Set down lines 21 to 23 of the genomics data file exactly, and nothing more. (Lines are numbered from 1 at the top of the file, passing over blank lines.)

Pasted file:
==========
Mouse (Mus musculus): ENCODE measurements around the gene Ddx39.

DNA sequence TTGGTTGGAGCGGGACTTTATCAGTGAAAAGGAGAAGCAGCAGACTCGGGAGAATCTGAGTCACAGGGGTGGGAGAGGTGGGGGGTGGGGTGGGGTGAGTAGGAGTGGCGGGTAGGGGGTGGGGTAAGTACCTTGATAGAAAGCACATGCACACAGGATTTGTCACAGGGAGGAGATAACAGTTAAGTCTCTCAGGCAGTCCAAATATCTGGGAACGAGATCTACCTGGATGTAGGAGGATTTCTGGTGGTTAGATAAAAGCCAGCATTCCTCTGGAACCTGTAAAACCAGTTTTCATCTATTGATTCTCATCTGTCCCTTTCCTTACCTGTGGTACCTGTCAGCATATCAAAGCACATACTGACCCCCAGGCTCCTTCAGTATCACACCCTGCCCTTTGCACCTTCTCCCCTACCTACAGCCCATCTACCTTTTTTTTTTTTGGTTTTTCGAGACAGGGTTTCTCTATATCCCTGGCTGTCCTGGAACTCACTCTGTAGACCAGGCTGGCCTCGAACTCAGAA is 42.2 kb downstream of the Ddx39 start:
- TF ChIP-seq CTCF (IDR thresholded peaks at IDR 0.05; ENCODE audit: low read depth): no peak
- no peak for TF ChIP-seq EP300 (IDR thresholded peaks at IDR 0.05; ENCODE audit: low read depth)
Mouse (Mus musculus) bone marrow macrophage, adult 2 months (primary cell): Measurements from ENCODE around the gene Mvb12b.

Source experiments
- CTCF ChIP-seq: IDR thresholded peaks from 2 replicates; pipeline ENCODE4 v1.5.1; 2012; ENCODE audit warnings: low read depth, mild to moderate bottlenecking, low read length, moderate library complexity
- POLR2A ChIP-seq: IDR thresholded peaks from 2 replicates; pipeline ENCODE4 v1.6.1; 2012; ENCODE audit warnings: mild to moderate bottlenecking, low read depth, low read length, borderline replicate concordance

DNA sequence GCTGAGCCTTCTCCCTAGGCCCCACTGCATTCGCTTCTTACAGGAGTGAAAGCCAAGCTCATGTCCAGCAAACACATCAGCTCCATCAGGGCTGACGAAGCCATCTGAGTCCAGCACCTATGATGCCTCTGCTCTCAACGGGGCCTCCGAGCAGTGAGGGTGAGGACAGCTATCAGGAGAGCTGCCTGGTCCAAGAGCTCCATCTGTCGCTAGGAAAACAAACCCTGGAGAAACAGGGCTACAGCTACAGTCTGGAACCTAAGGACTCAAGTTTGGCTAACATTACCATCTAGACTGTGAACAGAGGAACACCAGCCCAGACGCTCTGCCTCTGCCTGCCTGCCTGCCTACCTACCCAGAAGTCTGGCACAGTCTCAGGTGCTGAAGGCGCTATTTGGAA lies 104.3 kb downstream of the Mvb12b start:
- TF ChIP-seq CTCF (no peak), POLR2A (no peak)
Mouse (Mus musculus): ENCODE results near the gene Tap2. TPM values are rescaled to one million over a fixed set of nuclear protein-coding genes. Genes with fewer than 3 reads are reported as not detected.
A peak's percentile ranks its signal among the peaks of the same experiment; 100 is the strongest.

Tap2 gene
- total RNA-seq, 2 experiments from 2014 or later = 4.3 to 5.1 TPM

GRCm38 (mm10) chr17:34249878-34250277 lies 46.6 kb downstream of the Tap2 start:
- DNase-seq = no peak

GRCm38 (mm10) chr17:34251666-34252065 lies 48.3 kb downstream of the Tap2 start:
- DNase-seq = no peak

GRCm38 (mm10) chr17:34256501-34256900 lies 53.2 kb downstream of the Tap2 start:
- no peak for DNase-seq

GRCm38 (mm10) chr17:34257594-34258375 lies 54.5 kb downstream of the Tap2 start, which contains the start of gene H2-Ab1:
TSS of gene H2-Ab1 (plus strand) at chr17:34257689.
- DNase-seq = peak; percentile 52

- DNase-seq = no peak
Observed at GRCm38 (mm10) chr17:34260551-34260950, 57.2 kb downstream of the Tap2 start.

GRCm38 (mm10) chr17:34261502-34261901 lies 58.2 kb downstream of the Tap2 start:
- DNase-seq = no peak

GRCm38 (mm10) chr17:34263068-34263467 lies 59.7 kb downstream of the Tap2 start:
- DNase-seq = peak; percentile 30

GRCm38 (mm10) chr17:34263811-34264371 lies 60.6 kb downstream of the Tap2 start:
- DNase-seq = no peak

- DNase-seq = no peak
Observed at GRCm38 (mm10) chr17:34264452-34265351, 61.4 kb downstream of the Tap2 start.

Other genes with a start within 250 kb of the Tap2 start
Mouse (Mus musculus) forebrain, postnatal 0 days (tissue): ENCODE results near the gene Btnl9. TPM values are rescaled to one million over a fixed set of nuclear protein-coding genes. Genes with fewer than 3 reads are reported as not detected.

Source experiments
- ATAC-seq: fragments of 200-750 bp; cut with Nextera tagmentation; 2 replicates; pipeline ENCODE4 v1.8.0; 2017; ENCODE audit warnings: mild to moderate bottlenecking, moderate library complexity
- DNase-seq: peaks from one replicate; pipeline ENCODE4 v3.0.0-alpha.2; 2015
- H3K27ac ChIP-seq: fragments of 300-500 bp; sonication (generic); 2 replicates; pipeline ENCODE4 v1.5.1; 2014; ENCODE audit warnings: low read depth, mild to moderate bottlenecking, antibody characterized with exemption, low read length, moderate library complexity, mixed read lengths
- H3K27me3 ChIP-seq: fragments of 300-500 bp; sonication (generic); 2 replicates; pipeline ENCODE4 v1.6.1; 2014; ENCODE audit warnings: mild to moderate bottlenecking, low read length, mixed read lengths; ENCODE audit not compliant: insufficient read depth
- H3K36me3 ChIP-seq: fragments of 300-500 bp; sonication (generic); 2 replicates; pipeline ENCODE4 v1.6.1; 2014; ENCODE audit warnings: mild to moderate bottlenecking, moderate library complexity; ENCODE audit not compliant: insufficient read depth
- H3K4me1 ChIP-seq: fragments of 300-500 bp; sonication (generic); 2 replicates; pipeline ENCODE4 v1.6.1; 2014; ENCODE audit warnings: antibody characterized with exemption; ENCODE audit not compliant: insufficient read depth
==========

GRCm38 (mm10) chr17:34257594-34258375 lies 54.5 kb downstream of the Tap2 start, which contains the start of gene H2-Ab1:
TSS of gene H2-Ab1 (plus strand) at chr17:34257689.
- DNase-seq = peak; percentile 52